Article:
|Tag(s):||Runaway Slaves, Children, Freedom, Massachusetts, Women, Slavery|
|Course:||“The United States: A Nation Divided, 1836-1876,” Wheaton College|
|Rating:||4.67 (3 votes)|
Bethany Veney recalls her time as a slave in her autobiography, The Narrative of Bethany Veney: a Slave Woman. Born into slavery Bethany had little memory of her early life, but distinctly remembered being a source of entertainment for her master by singing and dancing. Although Bethany never mentioned feelings of objectification or dehumanization, which Hartman discusses in Scenes of Subjection, about entertaining her master she described the experience as, "all manner of grotesque grimaces, gestures, and positions." She did not understand the meaning of the songs she was forced to sing, but believed that her master and his friends did not understand them as well. There are moments throughout the narrative as a whole where feelings of loneliness or helplessness shine through although she never expresses her opinion because it would be uncharacteristic for a slave to do so.
Bethany Veney was one the slaves in Virginia who never had to endure being sold at the market and worry about being separated from her children by distance. Although Bethany was eventually separated from her children, she managed to reunite with them later on in her life when she became free slave. According to Johnson in Soul by Soul, slaves at the market would often share gossip with one another, but Bethany only had contact with the other slaves she worked with. She did not have to deal with being examined by potential buyers or fear being sold in public. Bethany was sold twice in her life, once after her first master died and the second time she asked to be sold alongside her daughter because she did not like her master, whom she described as harsh and cruel. It was a rare occurrence for slaves to arrange their own sale, but Bethany was unlike most slaves.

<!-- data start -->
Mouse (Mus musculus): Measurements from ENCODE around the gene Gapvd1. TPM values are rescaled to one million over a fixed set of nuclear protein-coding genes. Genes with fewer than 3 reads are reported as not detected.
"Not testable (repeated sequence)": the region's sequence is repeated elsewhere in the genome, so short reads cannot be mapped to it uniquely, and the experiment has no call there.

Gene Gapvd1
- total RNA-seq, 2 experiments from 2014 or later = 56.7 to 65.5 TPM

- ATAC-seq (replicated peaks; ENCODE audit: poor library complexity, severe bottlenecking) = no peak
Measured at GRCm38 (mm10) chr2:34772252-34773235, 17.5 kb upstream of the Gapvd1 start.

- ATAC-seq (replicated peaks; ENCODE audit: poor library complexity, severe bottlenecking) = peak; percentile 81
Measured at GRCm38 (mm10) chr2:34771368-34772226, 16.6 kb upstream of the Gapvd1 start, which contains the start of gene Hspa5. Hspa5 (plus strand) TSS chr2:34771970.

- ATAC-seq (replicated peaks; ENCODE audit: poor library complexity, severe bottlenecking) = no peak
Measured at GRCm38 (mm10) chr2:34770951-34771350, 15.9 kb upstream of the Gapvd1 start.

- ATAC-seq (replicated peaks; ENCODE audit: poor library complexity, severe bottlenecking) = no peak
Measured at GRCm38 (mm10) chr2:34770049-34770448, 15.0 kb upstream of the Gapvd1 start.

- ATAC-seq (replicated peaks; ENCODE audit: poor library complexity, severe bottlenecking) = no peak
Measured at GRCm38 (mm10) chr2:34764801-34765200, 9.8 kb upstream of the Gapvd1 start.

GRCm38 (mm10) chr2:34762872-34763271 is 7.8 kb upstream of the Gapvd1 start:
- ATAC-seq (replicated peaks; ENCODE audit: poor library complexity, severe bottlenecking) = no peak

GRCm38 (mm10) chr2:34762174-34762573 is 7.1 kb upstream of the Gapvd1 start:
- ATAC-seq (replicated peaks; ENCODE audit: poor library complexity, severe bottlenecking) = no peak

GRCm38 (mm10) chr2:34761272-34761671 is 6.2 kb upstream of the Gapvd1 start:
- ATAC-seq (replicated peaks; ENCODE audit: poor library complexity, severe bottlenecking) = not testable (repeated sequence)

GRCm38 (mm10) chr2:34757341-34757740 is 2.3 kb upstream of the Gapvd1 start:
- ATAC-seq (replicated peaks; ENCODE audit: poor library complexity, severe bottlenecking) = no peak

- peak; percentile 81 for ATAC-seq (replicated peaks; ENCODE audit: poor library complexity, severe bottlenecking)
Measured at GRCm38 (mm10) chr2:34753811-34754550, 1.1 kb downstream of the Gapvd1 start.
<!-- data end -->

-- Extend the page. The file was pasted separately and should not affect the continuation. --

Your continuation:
When Bethany was finally freed from being a slave she moved about the Northeast at her leisure, often spending time in Worcester, Massachusetts where she would eventually buy a house and settle down. Bethany was also eventually reunited with her children and grandchildren and regularly went down to the South to visit them during the year. In comparison to other slave narratives during the 1800s Bethany did not have a terrible life. There is no mention of her being beaten or threatened by her masters throughout the narrative, nor was she ever sold at the public slave market. Bethany recorded her story so others would know what it was like to be a slave in Virginia who despite the odds managed to become free and live out the remainder of her life as she pleased.